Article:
In order to get a better view how the average party loyalty changed over time in each state we look at a dynamic version of the data in the next section.

Looking at party loyalty for all Senators in each state over time gives a much clearer picture and helps us to better understand the rising polarization we see today.

Beginning with the overall trends, it is clear that the entire map has darkened significantly over the period of our data (darker colors = stronger Party Loyalty). This is again in line with our finding shown above that there is a statistically significant increase in party loyalty over this time period. Certain states like Michigan, California, and Washington seem to stay stubbornly dark throughout the time period observed, whereas some surprising states like Nebraska and Alabama have periods where they appear quite light on our map.

In the next section, we investigate some of the “white spots” (states with low party loyality at that time), in hopes that they shed some light on the deepening party loyalty and polarization problem in the United States.

The curious case of Alabama

Starting chronologically at the start of our dataset in 1989, we see something that we would not expect to see in 2020: Alabama as one of the states with the lowest average party loyalty. The state even seems to shine brighter (lighter colors on the graph show a lower average party loyalty) for the first few years of the 1990s, before dimming a bit in 1994, and blending completely in with its dark grey surroundings of other high-loyalty states by 1997.

To understand this change in party loyalty in Alabama over these years, it is important to first understand the history of the Democratic Party, and the party system in America in general. In his book “Why We’re Polarized”, Ezra Klein discusses extensively that throughout much of the 20th century, the two parties were not nearly as polarized as they are today. The average person in the 1950s and 60s had a hard time saying which party was more liberal or conservative. This trend is perfectly encapsulated by the phenomenon of the “Dixiecrat” Democrats, a now defunct political group to which Ezra Klein devotes a chapter in his book. The Dixiecrats were Southern members of the party who were deeply conservative, often white supremicist, and essentially untouchable politically. Political scientists today classify them as political thugs who used dubious means like threatening dissidents to maintain power. For much of the twentieth century, many of them ran race after race unopposed. The slow breakdown of the Democratic party’s power in this region is considered to have begun with Richard Nixon’s so-called “Southern Strategy”, where he sensed an opportunity to win over Southern whites and began to pander to racist fears with his “law and order” policies. This strategy is also in large part responsible for pushing the Republican party further to the right and was one of the first major examples of a campaign pushing for race-based identity politics to influence votes. This was underscored by a statement made by Nixon’s campaign strategist, Kevin Phillips, to the New York Times in 1970:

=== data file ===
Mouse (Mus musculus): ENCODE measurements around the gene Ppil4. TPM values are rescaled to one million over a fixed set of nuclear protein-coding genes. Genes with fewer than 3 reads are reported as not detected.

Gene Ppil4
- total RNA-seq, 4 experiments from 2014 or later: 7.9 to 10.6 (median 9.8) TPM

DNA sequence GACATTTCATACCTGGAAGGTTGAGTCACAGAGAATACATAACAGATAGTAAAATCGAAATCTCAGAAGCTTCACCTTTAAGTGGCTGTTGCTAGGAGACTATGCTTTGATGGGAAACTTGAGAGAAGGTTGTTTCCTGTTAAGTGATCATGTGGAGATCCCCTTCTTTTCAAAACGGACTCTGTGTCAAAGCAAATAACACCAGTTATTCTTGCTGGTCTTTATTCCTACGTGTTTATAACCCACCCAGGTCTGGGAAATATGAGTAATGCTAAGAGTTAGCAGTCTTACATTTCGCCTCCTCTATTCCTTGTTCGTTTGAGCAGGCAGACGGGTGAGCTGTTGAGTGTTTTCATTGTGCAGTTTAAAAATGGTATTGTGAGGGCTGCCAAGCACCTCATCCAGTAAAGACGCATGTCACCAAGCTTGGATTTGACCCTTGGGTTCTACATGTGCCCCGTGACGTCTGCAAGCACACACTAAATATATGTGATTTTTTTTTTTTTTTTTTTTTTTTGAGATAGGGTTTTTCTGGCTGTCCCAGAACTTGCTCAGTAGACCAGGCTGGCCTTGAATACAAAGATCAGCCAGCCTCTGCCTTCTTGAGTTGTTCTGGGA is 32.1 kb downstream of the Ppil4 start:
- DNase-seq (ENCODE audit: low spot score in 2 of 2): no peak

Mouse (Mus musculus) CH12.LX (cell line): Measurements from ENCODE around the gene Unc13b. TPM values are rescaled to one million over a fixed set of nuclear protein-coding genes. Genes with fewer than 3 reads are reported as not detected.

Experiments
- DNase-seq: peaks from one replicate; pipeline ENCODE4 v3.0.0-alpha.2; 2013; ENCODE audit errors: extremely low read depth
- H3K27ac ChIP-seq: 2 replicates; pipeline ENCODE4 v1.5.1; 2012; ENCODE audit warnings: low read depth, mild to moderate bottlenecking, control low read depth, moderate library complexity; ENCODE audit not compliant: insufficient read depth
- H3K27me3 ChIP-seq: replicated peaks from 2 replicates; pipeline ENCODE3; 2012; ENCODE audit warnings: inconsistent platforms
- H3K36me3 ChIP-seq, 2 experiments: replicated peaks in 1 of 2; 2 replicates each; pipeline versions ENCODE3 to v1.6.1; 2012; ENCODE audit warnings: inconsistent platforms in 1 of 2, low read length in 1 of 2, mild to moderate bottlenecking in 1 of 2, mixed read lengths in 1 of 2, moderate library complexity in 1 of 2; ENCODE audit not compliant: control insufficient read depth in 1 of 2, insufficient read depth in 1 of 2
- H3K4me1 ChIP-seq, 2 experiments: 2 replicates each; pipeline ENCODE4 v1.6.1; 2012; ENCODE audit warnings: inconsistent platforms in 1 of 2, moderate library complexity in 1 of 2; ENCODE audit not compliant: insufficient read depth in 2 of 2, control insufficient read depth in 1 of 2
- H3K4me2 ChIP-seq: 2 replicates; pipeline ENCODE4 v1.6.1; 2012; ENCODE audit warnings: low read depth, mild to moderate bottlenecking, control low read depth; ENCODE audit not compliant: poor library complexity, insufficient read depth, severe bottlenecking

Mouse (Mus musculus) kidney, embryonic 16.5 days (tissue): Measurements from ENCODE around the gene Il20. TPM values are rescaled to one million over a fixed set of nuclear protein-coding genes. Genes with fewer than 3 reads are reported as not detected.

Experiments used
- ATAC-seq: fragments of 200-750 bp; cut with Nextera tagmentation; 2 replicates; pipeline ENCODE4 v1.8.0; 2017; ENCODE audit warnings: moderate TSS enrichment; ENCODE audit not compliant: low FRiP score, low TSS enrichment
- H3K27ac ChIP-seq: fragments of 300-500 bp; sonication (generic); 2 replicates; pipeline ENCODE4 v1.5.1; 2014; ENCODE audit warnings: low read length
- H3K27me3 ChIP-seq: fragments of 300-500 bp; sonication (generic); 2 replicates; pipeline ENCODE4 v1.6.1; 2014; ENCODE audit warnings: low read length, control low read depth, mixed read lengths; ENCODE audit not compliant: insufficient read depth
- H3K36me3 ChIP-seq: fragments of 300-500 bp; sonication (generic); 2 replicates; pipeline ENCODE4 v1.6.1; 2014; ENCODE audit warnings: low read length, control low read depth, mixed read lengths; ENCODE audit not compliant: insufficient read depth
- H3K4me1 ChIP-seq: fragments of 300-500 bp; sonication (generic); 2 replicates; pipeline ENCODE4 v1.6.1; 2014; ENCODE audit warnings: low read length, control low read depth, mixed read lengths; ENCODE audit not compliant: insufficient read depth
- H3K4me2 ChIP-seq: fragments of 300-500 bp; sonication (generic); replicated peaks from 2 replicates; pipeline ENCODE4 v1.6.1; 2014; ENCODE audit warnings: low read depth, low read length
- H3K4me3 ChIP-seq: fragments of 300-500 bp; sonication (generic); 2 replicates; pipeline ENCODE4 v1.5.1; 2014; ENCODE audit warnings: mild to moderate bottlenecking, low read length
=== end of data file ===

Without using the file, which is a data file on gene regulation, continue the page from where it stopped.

From now on, the Republicans are never going to get more than 10 to 20 percent of the Negro vote and they don’t need any more than that… but Republicans would be shortsighted if they weakened enforcement of the Voting Rights Act. The more Negroes who register as Democrats in the South, the sooner the Negrophobe whites will quit the Democrats and become Republicans. That’s where the votes are. Without that prodding from the blacks, the whites will backslide into their old comfortable arrangement with the local Democrats. In the quote, Nixon’s political strategist explicitly states the intent of the Republican party to try to tear away Southern white voters from the Democrats.

By the early 1990s, this ideological and identity politics polarization between the parties started by Nixon had continued, and the “Solid South” was quite thoroughly broken apart. At the time when our data starts, Alabama was a last vestige of, and thus very interesting case study for, this phenomenon of shifting party loyalties in the Deep South.

In 1992, Alabama had 2 Democratic Senators: Howell Helfin and Richard Shelby. We will analyze each of them in turn, along with a look at how party loyalty in their state evolved during their time in office.

Howell Helfin was, without a doubt, a holdout from the Dixiecrat era. He was a conservative democrat who strongly opposed abortion and gun control and was in favor of allowing prayer in schools. His uncle, another former Senator from Alabama named James Thomas Helfin, was an avowed white supremicist and member of the KKK who is quoted to have said “God Almighty intended the negro to be the servant of the white man.” It is no surprise, then, that by the time Bill Clinton was running as the Democratic candidate for president in 1992, that Helfin’s views and votes were misaligned with those of his party. In 1996, he chose to retire, and his seat was taken by conservative Republican Jeff Sessions. Jeff Sessions kept the seat until he was selected by Donald Trump to serve as Attorney General in 2016.

Alabama’s other Democratic Senator at the time, Richard Shelby, is actually still in office… as a Republican. In 1994, he switched parties as part of the Republican Revolution, where Republicans gained a substantial number of seats in the midterm elections. Shelby’s switch to the Republican party explains why the state darkens on our map in that year. Helfin’s succession by Jeff Sessions 2 years later explains why it turns fully dark in 1997, when Sessions’ term began.

Loyalty points

It’s clear that Senators from nearly every state, and from both parties, are uniting more strongly with their party and falling in line with how their party votes. For the next stage of our analysis, we wanted to see how this is impacting average tenure in the senate. Do more loyal Senators who vote in line with their party more often stay in power longer?

To do this, we looked at tenure for each senator within the time of our dataset. We did not include Senators who served for less than 6 years, as these Senators did not serve a full term.